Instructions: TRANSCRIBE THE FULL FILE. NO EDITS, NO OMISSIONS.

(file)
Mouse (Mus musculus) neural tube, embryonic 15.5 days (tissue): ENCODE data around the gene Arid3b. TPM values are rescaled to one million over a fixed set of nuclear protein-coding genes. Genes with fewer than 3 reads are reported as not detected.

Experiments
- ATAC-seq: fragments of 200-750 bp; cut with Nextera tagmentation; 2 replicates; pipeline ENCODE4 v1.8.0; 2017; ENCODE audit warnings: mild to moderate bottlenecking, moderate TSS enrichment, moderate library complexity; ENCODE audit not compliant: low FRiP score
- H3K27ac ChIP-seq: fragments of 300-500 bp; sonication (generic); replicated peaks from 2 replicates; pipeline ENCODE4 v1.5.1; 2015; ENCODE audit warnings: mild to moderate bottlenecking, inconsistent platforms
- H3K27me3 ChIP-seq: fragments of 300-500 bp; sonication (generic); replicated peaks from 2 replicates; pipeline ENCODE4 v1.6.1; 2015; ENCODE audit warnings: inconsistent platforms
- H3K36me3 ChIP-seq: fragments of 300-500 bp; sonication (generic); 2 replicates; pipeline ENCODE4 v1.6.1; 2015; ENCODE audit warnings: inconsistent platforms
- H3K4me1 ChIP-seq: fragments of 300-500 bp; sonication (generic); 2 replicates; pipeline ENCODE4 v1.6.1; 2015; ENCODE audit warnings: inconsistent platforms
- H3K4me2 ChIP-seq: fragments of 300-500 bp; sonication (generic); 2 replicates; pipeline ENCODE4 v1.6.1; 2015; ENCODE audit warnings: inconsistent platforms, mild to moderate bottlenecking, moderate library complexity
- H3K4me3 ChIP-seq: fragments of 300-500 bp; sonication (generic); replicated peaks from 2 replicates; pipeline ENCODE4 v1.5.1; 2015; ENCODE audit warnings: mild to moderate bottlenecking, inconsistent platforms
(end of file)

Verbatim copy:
Mouse (Mus musculus) neural tube, embryonic 15.5 days (tissue): ENCODE data around the gene Arid3b. TPM values are rescaled to one million over a fixed set of nuclear protein-coding genes. Genes with fewer than 3 reads are reported as not detected.

Experiments
- ATAC-seq: fragments of 200-750 bp; cut with Nextera tagmentation; 2 replicates; pipeline ENCODE4 v1.8.0; 2017; ENCODE audit warnings: mild to moderate bottlenecking, moderate TSS enrichment, moderate library complexity; ENCODE audit not compliant: low FRiP score
- H3K27ac ChIP-seq: fragments of 300-500 bp; sonication (generic); replicated peaks from 2 replicates; pipeline ENCODE4 v1.5.1; 2015; ENCODE audit warnings: mild to moderate bottlenecking, inconsistent platforms
- H3K27me3 ChIP-seq: fragments of 300-500 bp; sonication (generic); replicated peaks from 2 replicates; pipeline ENCODE4 v1.6.1; 2015; ENCODE audit warnings: inconsistent platforms
- H3K36me3 ChIP-seq: fragments of 300-500 bp; sonication (generic); 2 replicates; pipeline ENCODE4 v1.6.1; 2015; ENCODE audit warnings: inconsistent platforms
- H3K4me1 ChIP-seq: fragments of 300-500 bp; sonication (generic); 2 replicates; pipeline ENCODE4 v1.6.1; 2015; ENCODE audit warnings: inconsistent platforms
- H3K4me2 ChIP-seq: fragments of 300-500 bp; sonication (generic); 2 replicates; pipeline ENCODE4 v1.6.1; 2015; ENCODE audit warnings: inconsistent platforms, mild to moderate bottlenecking, moderate library complexity
- H3K4me3 ChIP-seq: fragments of 300-500 bp; sonication (generic); replicated peaks from 2 replicates; pipeline ENCODE4 v1.5.1; 2015; ENCODE audit warnings: mild to moderate bottlenecking, inconsistent platforms